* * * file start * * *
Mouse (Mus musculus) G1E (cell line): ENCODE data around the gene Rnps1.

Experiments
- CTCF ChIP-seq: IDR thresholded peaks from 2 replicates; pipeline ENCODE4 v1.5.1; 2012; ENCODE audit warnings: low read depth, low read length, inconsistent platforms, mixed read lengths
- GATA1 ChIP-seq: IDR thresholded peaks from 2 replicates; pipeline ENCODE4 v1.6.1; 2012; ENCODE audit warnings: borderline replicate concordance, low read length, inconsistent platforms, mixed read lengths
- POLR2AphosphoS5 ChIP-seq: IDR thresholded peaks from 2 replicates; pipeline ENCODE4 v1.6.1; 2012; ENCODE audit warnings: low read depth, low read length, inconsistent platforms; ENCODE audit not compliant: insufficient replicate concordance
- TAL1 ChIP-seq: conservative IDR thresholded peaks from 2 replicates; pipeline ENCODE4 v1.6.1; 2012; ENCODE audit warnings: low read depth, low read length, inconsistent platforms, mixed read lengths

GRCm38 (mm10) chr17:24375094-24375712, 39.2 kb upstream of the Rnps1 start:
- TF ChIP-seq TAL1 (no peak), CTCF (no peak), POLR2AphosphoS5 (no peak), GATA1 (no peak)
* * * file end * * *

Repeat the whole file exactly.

Mouse (Mus musculus) G1E (cell line): ENCODE data around the gene Rnps1.

Experiments
- CTCF ChIP-seq: IDR thresholded peaks from 2 replicates; pipeline ENCODE4 v1.5.1; 2012; ENCODE audit warnings: low read depth, low read length, inconsistent platforms, mixed read lengths
- GATA1 ChIP-seq: IDR thresholded peaks from 2 replicates; pipeline ENCODE4 v1.6.1; 2012; ENCODE audit warnings: borderline replicate concordance, low read length, inconsistent platforms, mixed read lengths
- POLR2AphosphoS5 ChIP-seq: IDR thresholded peaks from 2 replicates; pipeline ENCODE4 v1.6.1; 2012; ENCODE audit warnings: low read depth, low read length, inconsistent platforms; ENCODE audit not compliant: insufficient replicate concordance
- TAL1 ChIP-seq: conservative IDR thresholded peaks from 2 replicates; pipeline ENCODE4 v1.6.1; 2012; ENCODE audit warnings: low read depth, low read length, inconsistent platforms, mixed read lengths

GRCm38 (mm10) chr17:24375094-24375712, 39.2 kb upstream of the Rnps1 start:
- TF ChIP-seq TAL1 (no peak), CTCF (no peak), POLR2AphosphoS5 (no peak), GATA1 (no peak)